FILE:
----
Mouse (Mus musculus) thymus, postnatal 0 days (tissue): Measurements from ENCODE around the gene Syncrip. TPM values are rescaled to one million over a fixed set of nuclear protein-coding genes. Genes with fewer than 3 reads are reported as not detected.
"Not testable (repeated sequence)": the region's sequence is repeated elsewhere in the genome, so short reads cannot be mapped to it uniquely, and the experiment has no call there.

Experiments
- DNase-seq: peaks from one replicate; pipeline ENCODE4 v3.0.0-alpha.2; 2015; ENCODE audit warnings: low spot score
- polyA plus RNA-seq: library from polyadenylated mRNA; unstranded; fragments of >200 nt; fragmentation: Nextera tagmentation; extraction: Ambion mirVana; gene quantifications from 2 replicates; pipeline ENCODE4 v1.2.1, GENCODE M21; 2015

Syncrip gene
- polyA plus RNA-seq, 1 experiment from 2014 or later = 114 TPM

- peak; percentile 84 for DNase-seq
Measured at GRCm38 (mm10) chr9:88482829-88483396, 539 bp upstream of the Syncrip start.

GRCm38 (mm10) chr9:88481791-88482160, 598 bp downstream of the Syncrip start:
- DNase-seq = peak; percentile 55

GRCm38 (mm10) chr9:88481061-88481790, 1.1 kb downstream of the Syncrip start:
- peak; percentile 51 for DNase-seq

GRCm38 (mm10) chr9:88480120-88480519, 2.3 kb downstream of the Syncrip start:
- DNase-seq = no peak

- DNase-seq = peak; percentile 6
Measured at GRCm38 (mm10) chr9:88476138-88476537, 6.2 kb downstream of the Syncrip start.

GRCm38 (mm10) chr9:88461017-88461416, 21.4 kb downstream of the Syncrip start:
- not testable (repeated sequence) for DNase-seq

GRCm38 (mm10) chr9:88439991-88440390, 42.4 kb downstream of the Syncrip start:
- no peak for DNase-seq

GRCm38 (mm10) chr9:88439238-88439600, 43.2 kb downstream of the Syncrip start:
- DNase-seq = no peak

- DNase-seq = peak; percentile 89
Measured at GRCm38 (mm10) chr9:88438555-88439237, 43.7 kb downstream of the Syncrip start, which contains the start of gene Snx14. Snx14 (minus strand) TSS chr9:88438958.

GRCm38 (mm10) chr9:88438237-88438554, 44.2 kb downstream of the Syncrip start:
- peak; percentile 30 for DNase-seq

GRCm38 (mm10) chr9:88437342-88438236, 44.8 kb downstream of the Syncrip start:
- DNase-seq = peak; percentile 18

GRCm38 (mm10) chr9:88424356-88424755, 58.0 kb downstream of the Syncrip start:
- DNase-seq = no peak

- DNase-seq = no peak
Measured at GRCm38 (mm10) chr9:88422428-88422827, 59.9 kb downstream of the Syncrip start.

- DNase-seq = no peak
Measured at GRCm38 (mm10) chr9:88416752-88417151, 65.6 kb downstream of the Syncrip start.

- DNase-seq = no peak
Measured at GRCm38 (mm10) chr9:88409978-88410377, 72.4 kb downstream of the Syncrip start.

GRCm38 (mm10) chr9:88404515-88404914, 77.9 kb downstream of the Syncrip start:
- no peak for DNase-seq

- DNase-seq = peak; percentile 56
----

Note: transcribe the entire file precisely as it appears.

Mouse (Mus musculus) thymus, postnatal 0 days (tissue): Measurements from ENCODE around the gene Syncrip. TPM values are rescaled to one million over a fixed set of nuclear protein-coding genes. Genes with fewer than 3 reads are reported as not detected.
"Not testable (repeated sequence)": the region's sequence is repeated elsewhere in the genome, so short reads cannot be mapped to it uniquely, and the experiment has no call there.

Experiments
- DNase-seq: peaks from one replicate; pipeline ENCODE4 v3.0.0-alpha.2; 2015; ENCODE audit warnings: low spot score
- polyA plus RNA-seq: library from polyadenylated mRNA; unstranded; fragments of >200 nt; fragmentation: Nextera tagmentation; extraction: Ambion mirVana; gene quantifications from 2 replicates; pipeline ENCODE4 v1.2.1, GENCODE M21; 2015

Syncrip gene
- polyA plus RNA-seq, 1 experiment from 2014 or later = 114 TPM

- peak; percentile 84 for DNase-seq
Measured at GRCm38 (mm10) chr9:88482829-88483396, 539 bp upstream of the Syncrip start.

GRCm38 (mm10) chr9:88481791-88482160, 598 bp downstream of the Syncrip start:
- DNase-seq = peak; percentile 55

GRCm38 (mm10) chr9:88481061-88481790, 1.1 kb downstream of the Syncrip start:
- peak; percentile 51 for DNase-seq

GRCm38 (mm10) chr9:88480120-88480519, 2.3 kb downstream of the Syncrip start:
- DNase-seq = no peak

- DNase-seq = peak; percentile 6
Measured at GRCm38 (mm10) chr9:88476138-88476537, 6.2 kb downstream of the Syncrip start.

GRCm38 (mm10) chr9:88461017-88461416, 21.4 kb downstream of the Syncrip start:
- not testable (repeated sequence) for DNase-seq

GRCm38 (mm10) chr9:88439991-88440390, 42.4 kb downstream of the Syncrip start:
- no peak for DNase-seq

GRCm38 (mm10) chr9:88439238-88439600, 43.2 kb downstream of the Syncrip start:
- DNase-seq = no peak

- DNase-seq = peak; percentile 89
Measured at GRCm38 (mm10) chr9:88438555-88439237, 43.7 kb downstream of the Syncrip start, which contains the start of gene Snx14. Snx14 (minus strand) TSS chr9:88438958.

GRCm38 (mm10) chr9:88438237-88438554, 44.2 kb downstream of the Syncrip start:
- peak; percentile 30 for DNase-seq

GRCm38 (mm10) chr9:88437342-88438236, 44.8 kb downstream of the Syncrip start:
- DNase-seq = peak; percentile 18

GRCm38 (mm10) chr9:88424356-88424755, 58.0 kb downstream of the Syncrip start:
- DNase-seq = no peak

- DNase-seq = no peak
Measured at GRCm38 (mm10) chr9:88422428-88422827, 59.9 kb downstream of the Syncrip start.

- DNase-seq = no peak
Measured at GRCm38 (mm10) chr9:88416752-88417151, 65.6 kb downstream of the Syncrip start.

- DNase-seq = no peak
Measured at GRCm38 (mm10) chr9:88409978-88410377, 72.4 kb downstream of the Syncrip start.

GRCm38 (mm10) chr9:88404515-88404914, 77.9 kb downstream of the Syncrip start:
- no peak for DNase-seq

- DNase-seq = peak; percentile 56